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Ask Dr. Jenn: Do Chinchillas Make Good Pets?

My daughter watches TikTok videos of chinchillas holding signs and dressing up. Now she wants a chinchilla. What can you tell me about them? Do they make good pets?

June 3, 2024 3 min read
Ask Dr. Jenn: Do Chinchillas Make Good Pets?

Chinchillas are adorable! Their little front paws are prehensile so they can hold things, such as food, toys, and the little signs you see on TikTok. They hop like a bunny and have big round ears like a mouse.

Chinchillas make wonderful pets, but they are not for everyone. The lifespan in captivity is 8-20 years so be prepared for a long-term commitment. Although smaller than a guinea pig, they require much more space. A large, multilevel enclosure is recommended to satisfy their instinct to jump from one ledge to another. They need lots of exercise and should be let out of their cages to run around. However, they need to be supervised, as they like to chew on everything, including carpet, electrical cords, and pieces of plastic.

They are nocturnal, meaning they are much more active during the night and sleep during the day. This is not a pet you want to keep in your bedroom, especially if you are a light sleeper.

The chinchilla has the densest coat of all land animals, with approximately 50 hairs per follicle. In comparison, humans only have one hair per follicle. To keep their fur from matting, chinchillas roll in dust a few times a week. The dust removes excess oil from their fur and keeps it light and fluffy. However, the dust is also very fine and creates a little cloud in the air. Dust particles settle throughout the room and may aggravate allergies.

In the wild, the fur also acts as a defense mechanism. If caught or bit by a predator, they will release clumps of fur, a phenomenon known as fur slip. If your chinchilla is handled roughly, he will likely lose some fur and be left with a bald patch.

It is important to socialize your chinchilla and get him used to being handled. This is best done at a young age. If he is handled and played with as early as six weeks old, he will be your best friend. But if he has little contact with people until he is older, he is more likely to be stand-offish and bite, also making him more susceptible to fur slip.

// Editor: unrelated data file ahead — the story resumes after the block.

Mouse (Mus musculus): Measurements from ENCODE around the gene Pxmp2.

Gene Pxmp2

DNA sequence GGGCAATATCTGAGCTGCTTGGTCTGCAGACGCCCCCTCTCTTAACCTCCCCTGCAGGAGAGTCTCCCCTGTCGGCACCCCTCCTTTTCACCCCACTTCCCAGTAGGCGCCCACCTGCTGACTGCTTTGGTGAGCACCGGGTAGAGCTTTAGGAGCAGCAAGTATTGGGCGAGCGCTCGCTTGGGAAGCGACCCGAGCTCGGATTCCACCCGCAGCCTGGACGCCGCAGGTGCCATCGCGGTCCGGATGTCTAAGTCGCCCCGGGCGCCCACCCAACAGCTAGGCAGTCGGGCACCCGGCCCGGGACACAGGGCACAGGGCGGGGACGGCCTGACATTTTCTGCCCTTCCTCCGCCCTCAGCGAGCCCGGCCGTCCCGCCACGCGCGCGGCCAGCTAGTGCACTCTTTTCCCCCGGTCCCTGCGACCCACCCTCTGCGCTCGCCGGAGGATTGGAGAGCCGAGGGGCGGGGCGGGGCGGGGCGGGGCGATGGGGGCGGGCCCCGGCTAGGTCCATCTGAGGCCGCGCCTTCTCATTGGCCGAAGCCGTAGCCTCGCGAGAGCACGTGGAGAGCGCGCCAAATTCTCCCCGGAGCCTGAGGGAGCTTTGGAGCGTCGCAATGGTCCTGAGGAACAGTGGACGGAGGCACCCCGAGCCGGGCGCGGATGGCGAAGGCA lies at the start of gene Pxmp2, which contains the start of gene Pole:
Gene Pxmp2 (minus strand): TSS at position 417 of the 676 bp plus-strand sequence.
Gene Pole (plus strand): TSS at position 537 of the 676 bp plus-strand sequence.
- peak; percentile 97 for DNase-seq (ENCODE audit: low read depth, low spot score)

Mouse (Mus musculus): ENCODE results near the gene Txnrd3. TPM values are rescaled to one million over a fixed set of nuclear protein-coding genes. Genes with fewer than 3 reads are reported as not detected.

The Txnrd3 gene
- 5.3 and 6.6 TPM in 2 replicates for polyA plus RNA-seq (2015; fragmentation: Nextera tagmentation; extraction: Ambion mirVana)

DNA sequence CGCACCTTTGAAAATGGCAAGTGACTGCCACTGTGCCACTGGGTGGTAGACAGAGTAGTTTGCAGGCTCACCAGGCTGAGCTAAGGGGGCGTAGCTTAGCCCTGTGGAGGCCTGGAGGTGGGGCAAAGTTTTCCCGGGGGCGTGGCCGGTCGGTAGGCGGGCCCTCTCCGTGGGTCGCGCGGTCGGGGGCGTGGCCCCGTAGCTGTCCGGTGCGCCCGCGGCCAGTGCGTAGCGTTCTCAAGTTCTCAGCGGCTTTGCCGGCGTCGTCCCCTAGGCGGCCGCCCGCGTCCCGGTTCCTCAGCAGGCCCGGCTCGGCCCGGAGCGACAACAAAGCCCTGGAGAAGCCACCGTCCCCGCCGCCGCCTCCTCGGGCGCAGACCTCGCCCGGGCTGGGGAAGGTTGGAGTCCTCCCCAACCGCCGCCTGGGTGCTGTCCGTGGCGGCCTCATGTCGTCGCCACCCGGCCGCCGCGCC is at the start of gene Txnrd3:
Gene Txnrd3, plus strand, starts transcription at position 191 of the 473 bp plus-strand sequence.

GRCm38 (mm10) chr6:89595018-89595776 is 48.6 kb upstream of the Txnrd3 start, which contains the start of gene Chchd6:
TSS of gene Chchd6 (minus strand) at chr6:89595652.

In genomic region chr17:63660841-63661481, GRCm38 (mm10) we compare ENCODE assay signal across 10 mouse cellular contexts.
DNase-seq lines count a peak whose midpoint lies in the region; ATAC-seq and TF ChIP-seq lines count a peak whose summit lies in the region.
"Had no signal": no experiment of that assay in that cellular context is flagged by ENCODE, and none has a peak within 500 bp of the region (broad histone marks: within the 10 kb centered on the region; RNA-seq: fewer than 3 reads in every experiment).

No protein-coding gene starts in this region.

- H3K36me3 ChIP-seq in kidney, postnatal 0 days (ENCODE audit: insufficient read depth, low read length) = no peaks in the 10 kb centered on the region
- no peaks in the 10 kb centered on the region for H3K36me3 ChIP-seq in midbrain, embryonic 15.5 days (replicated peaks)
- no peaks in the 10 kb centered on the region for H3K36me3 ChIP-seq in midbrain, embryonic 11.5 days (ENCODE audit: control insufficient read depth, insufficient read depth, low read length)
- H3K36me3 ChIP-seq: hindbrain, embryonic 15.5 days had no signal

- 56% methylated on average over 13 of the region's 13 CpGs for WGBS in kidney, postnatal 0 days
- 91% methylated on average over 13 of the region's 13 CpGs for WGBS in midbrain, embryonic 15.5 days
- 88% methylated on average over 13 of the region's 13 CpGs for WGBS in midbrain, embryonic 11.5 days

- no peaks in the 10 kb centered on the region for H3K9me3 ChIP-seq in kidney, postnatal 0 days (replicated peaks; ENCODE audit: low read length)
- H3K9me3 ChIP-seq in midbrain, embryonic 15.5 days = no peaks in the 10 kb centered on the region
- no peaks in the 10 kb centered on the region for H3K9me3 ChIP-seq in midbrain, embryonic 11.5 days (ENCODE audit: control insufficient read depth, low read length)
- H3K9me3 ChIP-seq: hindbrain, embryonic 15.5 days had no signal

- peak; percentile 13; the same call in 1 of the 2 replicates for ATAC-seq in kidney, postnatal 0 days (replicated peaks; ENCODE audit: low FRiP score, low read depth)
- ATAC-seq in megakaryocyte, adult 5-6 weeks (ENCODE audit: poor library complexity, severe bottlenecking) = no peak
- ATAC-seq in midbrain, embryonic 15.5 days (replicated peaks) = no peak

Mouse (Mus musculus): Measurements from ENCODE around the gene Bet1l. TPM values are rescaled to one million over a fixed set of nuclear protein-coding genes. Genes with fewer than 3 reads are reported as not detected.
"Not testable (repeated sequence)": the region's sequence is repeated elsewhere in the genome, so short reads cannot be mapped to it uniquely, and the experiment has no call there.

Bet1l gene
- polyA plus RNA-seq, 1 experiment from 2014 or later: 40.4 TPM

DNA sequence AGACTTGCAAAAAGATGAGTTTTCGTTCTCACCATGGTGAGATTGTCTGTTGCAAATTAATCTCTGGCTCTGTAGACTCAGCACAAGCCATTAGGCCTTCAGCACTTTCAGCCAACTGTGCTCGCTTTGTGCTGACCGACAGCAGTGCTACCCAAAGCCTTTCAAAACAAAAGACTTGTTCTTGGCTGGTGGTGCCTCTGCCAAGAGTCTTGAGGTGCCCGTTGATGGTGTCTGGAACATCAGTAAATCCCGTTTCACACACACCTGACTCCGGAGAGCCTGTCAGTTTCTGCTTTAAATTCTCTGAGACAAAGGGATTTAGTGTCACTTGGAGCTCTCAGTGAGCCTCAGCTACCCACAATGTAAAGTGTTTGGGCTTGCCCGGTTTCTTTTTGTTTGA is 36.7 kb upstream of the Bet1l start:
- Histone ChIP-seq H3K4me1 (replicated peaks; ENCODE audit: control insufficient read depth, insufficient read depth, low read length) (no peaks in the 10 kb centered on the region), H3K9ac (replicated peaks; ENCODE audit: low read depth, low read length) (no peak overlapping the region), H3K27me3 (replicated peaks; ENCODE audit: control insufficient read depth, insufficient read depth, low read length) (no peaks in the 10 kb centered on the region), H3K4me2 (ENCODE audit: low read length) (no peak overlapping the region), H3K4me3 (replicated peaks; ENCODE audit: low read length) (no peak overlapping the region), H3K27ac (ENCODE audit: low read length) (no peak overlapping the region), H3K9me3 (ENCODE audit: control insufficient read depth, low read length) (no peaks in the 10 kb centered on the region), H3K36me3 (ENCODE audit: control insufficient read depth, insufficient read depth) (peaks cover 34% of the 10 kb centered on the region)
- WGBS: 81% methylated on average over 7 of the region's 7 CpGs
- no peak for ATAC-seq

Chinchillas cannot be housebroken. They will drop little pellets as they hop. The good news is these pellets should be hard and vacuum up easily. You will already be vacuuming frequently thanks to the regular dust baths. Some chinchillas will learn to hold their urine until they are in the kennel, giving you one less mess to clean up.

In the wild, chinchillas are found in South America, high in the Andes mountains. The climate is cold and dry. Their dense haircoat makes them very sensitive to heat and humidity and puts them at risk for heat stroke. The cage should be kept away from direct sunlight and chinchillas are best not kept in humid environments.

Chinchillas should have access to fresh water and hay at all times. Look for grass hay that is lower in calcium, such as Timothy hay, orchard grass, oat hay, or meadow hay. Alfalfa hay has too much calcium and can lead to urinary crystals. Pellets should also be a major part of the diet. Purchase a high quality, chinchilla-specific diet to ensure it is well balanced and has the correct amounts of protein, fat, and roughage necessary to keep your chinchilla healthy. Chinchillas love treats and they look adorable as they hold the treat in their little paws.  However, treats should be used sparingly as chinchillas can be prone to obesity. Dried foods, such as dehydrated carrots, raisins, or dried rose hips are better than water-dense foods. Chinchillas have adapted to a low moisture diet in the wild and foods higher in water can lead to soft stool and GI upset.

This is just a sample of the information you need to know to properly care for a chinchilla. Please make sure you do more research and make sure you have the right environment for this unique animal.

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